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history and nature

History and Nature Classes

 

Big Cats! Mountain Lions and Other Wild Cats in Western North America

 

Mountain lions continue to capture the attention of the California public. Due to recent sightings of these big cats in residential vicinities and instances of attacks on domestic livestock and pets, we find ourselves more curious about and connected to them. The last of the large predatory mammals in our region, mountain lions out-survived the grizzly bear and grey wolf. Their elusive behavior and finely-honed hunting skills contribute to their survival.

This one-day workshop presents an overview of the lion, but also the other feline species present in the Western portion of North America as significant factors in the ecology of our Western fauna. Bruce will discuss Bobcat, Lynx, Jaguar, Ocelot, as well as some now-extinct relatives that inhabited California and other portions of Western North America in earlier times.

Sat., Sept. 24 CLASS CANCELLED
1 - 4 pm
Room: 405

Register by Sept. 12: $28
Register after Sept. 12: $32

Bruce Elliott - see bio below

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The Aztec Civilization of Old Mexico

 

Nowhere near Santa Cruz county can one find a greater spectrum of wildlife species than in the Grasslands District of the Western San Joaquin Valley. A chain of Federal and State Wildlife refuges hosts a great assemblage of waterfowl, waders, birds of prey and a sizable population of sandhill cranes. During the day we should find a minimum of 50 bird species and among the highlights would be the preliminary courtship dancing of huge Sandhill Cranes and the good possibility of observing owls in streamside thickets. Some of the flocks of snow and cackling geese number in the thousands. There will also be the opportunity to enjoy views of tule elk, the largest of the mature deer in California, while we review the process of elk herd reintroduction and the management challenges presented by these large, powerful herd animals.

Sat., Nov. 5
1 - 4 pm
Room: 454

Register by Sept. 12: $28
Register after Sept. 12: $32


register online

 

Bruce Elliott - see bio below

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Winter Wildlife of the Central Valley

 

Nowhere near Santa Cruz county can one find a greater spectrum of wildlife species than in the Grasslands District of the Western San Joaquin Valley. A chain of Federal and State Wildlife refuges hosts a great assemblage of waterfowl, waders, birds of prey and a sizable population of sandhill cranes. During the day we should find a minimum of 50 bird species and among the highlights would be the preliminary courtship dancing of huge Sandhill Cranes and the good possibility of observing owls in streamside thickets. Some of the flocks of snow and cackling geese number in the thousands. There will also be the opportunity to enjoy views of tule elk, the largest of the mature deer in California, while we review the process of elk herd reintroduction and the management challenges presented by these large, powerful herd animals.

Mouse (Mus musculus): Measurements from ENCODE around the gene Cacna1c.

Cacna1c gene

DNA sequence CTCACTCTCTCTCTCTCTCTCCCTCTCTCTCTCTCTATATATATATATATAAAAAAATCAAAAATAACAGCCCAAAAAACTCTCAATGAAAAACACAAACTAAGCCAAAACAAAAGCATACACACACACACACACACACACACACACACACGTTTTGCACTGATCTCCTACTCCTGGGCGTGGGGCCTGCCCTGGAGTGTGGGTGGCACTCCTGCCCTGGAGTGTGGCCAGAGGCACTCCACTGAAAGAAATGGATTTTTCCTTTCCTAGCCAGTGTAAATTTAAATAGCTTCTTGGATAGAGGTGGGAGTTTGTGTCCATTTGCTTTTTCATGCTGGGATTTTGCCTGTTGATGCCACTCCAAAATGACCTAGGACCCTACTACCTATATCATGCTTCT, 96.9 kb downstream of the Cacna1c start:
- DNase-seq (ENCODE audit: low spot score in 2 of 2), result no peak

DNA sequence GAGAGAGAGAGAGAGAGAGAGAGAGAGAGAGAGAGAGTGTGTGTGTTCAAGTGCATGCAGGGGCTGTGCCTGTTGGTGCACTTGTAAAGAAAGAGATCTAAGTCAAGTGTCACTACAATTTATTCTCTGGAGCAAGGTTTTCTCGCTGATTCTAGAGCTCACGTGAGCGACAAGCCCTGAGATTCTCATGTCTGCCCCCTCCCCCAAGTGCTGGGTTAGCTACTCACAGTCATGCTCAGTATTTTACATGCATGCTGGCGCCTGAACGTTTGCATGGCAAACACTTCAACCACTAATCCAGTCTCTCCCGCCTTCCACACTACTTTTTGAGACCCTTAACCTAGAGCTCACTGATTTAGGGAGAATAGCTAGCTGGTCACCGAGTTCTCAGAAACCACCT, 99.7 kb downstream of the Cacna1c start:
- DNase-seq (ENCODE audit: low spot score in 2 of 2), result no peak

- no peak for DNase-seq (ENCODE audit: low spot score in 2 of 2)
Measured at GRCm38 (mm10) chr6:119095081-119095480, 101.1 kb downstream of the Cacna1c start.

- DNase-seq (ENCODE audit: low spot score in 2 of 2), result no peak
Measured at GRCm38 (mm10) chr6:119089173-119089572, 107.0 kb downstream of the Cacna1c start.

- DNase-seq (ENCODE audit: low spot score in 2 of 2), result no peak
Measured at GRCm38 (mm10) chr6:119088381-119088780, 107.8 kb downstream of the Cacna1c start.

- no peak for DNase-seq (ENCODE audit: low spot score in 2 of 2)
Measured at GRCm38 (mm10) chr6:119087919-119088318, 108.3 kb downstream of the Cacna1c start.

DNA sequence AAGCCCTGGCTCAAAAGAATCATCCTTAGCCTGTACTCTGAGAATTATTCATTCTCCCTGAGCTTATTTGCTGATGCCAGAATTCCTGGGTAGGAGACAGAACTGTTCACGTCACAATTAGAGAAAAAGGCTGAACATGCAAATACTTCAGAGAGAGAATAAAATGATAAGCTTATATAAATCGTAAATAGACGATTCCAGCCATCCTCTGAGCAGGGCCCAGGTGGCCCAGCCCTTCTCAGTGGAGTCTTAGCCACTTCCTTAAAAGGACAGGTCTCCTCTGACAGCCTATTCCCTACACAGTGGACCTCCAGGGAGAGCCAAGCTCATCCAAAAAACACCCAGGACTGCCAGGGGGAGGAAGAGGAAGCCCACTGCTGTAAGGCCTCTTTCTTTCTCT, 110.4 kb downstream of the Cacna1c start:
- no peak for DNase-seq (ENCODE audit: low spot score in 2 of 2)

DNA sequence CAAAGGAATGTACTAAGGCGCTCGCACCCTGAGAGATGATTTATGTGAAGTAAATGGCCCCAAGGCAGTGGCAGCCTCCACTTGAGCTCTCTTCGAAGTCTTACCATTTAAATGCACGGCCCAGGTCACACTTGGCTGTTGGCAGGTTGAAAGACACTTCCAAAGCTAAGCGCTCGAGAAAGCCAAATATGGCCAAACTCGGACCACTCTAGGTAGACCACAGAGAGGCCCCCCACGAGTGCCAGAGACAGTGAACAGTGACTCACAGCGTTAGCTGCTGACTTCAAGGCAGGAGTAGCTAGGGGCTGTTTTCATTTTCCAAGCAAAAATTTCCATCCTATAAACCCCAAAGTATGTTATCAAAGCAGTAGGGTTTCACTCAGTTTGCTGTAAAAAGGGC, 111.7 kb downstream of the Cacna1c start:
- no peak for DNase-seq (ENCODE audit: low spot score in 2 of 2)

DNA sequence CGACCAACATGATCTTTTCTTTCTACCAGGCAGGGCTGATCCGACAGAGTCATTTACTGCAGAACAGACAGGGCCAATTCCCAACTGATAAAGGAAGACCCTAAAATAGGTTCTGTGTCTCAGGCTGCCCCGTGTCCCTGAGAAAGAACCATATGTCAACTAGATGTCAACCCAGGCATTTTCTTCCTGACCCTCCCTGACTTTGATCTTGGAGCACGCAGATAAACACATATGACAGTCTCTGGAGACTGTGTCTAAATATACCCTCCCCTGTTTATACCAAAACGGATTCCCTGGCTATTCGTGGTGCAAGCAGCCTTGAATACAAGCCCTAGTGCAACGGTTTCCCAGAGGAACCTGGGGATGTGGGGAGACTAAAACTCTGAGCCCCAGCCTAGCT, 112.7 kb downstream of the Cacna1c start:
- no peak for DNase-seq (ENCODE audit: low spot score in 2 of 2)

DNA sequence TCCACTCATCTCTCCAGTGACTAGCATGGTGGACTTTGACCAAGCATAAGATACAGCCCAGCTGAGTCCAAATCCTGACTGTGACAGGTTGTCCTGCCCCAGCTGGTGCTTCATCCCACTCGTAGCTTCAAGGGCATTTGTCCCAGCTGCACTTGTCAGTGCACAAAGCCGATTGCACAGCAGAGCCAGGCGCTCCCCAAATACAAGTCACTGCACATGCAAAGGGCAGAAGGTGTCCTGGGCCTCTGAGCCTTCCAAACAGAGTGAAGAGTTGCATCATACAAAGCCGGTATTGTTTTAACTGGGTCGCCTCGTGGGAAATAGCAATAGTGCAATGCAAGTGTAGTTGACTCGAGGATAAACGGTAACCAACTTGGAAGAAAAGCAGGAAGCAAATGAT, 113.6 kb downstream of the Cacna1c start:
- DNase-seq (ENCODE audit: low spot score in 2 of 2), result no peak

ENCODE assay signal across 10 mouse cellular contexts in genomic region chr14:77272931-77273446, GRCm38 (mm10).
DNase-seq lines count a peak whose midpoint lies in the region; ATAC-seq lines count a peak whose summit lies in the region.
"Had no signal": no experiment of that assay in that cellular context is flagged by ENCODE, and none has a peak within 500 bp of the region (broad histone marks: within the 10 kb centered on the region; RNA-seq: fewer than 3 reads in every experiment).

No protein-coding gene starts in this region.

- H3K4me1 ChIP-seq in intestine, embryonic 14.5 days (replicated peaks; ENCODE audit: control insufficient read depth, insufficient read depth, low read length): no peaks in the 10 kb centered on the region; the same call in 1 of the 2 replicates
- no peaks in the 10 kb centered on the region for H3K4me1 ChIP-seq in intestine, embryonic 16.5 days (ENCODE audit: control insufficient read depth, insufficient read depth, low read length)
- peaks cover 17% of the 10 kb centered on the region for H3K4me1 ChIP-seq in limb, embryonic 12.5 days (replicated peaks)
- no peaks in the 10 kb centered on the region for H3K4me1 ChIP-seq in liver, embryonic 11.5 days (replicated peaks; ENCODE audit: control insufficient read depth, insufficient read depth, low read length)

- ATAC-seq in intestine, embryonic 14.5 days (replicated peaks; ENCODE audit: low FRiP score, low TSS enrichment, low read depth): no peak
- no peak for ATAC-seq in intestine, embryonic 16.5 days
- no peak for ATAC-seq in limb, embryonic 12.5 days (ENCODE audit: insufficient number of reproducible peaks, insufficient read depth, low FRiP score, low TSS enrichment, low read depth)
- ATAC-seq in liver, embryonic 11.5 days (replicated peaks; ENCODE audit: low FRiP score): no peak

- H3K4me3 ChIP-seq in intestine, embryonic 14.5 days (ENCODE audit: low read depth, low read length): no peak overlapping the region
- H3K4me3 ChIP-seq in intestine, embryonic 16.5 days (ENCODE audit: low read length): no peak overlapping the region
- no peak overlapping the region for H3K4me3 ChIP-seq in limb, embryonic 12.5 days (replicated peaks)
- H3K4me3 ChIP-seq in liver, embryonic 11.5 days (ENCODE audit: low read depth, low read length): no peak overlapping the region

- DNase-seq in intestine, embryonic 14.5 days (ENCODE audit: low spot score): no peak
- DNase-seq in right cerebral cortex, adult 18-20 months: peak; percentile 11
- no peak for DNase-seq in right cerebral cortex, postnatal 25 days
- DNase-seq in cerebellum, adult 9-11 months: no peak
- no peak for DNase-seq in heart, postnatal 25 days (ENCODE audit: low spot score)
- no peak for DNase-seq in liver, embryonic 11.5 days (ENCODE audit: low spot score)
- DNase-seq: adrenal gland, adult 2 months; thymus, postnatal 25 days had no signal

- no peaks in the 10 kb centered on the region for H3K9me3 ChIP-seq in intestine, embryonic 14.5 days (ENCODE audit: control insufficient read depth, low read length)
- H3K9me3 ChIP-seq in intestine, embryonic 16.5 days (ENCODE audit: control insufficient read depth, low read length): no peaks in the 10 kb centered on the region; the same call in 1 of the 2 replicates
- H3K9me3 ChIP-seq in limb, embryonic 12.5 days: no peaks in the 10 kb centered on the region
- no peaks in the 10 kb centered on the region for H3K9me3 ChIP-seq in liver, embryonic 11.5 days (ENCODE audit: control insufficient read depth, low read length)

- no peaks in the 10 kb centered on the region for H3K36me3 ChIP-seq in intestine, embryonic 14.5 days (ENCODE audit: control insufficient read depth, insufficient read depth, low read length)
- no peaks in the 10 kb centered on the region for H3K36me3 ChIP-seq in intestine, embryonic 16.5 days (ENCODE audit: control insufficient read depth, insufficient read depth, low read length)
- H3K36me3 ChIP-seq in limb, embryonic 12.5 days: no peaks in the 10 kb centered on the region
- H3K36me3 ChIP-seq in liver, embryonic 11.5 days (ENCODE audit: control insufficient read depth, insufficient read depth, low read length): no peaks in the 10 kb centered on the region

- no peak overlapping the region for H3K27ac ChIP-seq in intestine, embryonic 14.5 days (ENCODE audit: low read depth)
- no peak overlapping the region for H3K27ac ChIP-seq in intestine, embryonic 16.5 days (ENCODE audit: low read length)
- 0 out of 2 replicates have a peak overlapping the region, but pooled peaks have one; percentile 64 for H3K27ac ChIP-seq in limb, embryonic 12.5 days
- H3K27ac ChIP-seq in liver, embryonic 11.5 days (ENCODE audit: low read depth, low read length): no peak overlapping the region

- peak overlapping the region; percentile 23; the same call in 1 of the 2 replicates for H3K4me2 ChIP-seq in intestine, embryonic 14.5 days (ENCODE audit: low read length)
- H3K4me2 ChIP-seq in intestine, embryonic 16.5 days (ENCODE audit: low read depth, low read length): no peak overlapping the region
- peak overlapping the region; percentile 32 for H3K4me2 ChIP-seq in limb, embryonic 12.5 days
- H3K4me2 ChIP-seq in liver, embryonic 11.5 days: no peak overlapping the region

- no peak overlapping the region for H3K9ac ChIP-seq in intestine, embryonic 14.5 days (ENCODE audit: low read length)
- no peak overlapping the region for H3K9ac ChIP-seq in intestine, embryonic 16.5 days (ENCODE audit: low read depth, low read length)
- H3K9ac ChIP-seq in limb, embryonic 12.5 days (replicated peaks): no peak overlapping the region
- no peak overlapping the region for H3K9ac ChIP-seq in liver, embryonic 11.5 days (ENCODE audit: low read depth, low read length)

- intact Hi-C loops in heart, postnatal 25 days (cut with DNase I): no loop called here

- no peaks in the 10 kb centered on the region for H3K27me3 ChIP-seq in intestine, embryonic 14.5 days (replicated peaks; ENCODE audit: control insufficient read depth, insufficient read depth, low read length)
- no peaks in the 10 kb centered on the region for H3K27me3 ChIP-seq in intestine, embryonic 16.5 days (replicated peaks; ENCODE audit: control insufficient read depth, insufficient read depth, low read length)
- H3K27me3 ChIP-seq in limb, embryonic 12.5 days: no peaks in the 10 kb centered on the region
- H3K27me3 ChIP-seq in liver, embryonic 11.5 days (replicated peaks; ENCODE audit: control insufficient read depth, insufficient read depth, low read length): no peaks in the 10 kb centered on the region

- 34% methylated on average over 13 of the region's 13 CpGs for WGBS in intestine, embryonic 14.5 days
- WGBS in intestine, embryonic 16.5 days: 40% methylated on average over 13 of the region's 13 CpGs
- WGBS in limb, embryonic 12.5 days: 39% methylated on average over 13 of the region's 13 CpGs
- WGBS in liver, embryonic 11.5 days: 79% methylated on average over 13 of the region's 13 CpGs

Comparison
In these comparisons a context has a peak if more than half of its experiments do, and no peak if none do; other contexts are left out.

Bring a bag lunch, beverage and binoculars.

Students will receive a detailed map and informational letter from the instructor upon registration.

Sat., Dec. 3
9 am - 4 pm
Offsite in Los Banos
Register by Sept. 12: $64
Register after Sept. 12: $72


register online

 

Bruce Elliott is a retired senior Biologist Supervisor for the California Dept. of Fish and Game. Bruce has conducted dozens of natural history themed presentations at Cabrillo College over the last 30 years.

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Backyard Astronomer

 

night sky

Learn how to identify the stars and constellations seen in our local skies in this fun hands-on workshop. Using the Cabrillo planetarium and observatory you will see the wonders of the universe and learn about astronomy history, methods, equipment, and recent discoveries. Get a sense of distances to planets, stars and galaxies. Learn about Black holes, dark matter and the expanding universe.

Participants should dress warmly for outdoor observation at the observatory. In case of rain or fog, class will assemble in the planetarium.

This class is appropriate for students aged 10 to adult.

2 Fri., Nov. 11 & 18
6:30 - 9:30 pm
Room: 707

Register by Sept. 12: $58
Register after Sept. 12: $65

 

register online

 

Karl von Ahnen has been an amateur astronomer and telescope user since age 12. He served as lab instructor-assistant in the Cabrillo Astronomy Department for many years, and is the Director of the Fujitsu Planetarium at De Anza College, one of the largest school planetariums in the country.

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Bee-Friendly Garden - How to Create a Bee Sanctuary in Your Backyard

bee friendly